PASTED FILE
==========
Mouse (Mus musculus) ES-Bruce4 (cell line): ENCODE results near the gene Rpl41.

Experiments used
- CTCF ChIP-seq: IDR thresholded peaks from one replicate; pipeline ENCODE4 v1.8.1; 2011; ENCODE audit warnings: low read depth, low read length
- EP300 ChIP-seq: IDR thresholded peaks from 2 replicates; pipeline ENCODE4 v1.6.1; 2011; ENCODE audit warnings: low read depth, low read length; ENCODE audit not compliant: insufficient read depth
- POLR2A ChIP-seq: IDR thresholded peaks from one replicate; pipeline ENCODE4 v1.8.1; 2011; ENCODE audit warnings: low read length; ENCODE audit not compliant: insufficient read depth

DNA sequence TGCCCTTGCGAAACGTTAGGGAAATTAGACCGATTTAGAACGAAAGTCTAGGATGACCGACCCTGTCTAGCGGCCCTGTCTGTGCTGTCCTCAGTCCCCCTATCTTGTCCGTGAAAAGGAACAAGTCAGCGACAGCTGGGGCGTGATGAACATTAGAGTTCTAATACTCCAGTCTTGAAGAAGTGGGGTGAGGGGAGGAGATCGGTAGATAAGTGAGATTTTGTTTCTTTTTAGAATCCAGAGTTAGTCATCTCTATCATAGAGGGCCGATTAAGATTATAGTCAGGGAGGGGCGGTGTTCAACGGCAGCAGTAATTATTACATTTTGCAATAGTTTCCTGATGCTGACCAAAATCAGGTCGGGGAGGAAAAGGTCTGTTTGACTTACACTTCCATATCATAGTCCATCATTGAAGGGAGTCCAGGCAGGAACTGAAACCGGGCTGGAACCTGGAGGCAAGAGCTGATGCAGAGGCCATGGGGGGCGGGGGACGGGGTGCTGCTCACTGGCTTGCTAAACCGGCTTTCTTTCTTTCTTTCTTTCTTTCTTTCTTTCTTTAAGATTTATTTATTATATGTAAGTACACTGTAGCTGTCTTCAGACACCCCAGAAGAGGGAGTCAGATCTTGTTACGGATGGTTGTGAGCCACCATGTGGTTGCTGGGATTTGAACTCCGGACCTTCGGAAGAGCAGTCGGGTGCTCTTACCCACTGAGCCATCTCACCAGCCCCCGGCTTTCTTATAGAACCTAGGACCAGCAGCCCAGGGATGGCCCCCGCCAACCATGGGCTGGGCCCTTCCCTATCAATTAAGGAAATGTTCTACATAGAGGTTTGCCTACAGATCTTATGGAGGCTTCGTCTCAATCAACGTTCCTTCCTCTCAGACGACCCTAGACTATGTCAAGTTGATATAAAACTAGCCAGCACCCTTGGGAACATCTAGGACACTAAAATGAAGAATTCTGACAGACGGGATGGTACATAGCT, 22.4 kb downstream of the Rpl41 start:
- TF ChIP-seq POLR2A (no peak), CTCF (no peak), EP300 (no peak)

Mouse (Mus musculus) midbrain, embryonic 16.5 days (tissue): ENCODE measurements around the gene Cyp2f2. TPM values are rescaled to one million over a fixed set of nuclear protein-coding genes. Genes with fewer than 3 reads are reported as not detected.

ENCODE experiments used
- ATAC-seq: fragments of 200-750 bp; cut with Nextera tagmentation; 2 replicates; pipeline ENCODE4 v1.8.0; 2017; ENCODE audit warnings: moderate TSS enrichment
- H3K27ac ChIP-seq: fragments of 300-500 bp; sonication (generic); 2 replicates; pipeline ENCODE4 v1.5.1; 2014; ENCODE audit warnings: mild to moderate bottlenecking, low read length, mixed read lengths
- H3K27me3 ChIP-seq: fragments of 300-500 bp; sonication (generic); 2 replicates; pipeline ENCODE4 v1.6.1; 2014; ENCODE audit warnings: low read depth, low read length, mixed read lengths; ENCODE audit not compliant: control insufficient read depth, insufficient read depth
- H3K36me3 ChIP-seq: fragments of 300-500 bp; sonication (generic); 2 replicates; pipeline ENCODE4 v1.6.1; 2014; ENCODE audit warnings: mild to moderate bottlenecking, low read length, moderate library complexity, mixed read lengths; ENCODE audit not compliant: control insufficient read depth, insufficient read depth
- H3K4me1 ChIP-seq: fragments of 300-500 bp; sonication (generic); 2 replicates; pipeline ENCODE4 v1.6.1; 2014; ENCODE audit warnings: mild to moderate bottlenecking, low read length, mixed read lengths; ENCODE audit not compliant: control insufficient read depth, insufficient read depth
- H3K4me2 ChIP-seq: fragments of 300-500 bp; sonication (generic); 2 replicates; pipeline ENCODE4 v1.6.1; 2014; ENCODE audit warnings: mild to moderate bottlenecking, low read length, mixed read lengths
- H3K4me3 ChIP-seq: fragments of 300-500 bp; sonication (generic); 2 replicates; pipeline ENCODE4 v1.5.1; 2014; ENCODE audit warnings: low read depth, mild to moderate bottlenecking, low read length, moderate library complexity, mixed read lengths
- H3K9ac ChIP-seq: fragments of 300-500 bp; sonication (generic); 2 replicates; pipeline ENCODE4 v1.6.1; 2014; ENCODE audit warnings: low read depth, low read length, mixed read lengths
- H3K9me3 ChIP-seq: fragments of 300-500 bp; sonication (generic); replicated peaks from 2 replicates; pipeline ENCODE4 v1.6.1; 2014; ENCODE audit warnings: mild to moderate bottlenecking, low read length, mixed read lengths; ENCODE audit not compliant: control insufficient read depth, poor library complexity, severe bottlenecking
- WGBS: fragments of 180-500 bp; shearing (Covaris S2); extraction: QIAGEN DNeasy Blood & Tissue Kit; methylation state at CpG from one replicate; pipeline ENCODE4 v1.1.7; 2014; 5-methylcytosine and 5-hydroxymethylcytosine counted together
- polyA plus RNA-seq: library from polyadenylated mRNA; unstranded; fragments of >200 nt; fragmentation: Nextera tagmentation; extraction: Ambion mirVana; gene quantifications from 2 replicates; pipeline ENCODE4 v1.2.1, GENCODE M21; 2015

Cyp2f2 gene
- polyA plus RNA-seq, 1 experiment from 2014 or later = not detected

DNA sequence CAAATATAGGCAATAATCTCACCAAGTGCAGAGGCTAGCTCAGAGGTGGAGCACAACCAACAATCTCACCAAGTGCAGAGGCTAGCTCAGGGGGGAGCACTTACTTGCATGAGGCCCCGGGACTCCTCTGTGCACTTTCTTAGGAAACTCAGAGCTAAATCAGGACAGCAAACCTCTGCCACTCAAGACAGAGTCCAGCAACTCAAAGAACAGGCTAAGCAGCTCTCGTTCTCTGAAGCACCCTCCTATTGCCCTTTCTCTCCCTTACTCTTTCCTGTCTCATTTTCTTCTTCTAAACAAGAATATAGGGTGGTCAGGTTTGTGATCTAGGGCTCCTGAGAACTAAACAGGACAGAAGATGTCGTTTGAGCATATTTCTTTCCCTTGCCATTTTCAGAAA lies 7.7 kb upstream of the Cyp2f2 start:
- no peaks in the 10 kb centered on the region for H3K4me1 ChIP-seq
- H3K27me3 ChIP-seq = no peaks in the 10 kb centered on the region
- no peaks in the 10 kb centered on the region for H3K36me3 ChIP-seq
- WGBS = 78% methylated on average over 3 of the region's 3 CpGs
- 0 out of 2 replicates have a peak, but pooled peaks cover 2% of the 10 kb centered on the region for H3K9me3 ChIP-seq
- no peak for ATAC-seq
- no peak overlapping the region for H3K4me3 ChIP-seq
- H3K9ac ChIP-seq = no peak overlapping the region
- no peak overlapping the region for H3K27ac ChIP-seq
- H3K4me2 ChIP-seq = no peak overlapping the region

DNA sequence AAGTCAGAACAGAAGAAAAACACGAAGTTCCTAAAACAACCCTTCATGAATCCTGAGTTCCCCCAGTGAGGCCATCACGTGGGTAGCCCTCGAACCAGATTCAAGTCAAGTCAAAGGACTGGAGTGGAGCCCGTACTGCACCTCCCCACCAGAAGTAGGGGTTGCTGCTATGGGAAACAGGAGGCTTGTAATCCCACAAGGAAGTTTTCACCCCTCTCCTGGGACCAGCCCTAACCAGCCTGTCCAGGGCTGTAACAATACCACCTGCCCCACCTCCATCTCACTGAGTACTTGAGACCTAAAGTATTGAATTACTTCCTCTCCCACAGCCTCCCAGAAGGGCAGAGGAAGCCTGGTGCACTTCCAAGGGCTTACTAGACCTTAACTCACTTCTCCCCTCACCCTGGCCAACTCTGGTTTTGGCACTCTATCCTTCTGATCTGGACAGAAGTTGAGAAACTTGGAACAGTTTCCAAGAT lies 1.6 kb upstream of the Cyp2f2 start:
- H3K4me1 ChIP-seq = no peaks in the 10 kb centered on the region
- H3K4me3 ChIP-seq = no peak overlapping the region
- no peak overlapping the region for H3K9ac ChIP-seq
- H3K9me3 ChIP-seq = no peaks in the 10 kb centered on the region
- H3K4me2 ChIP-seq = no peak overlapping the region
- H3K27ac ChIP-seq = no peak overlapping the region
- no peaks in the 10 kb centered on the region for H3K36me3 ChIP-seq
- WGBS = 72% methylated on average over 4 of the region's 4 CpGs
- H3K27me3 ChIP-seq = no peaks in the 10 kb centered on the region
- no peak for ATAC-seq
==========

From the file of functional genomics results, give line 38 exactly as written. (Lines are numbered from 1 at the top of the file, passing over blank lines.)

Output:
- H3K9me3 ChIP-seq = no peaks in the 10 kb centered on the region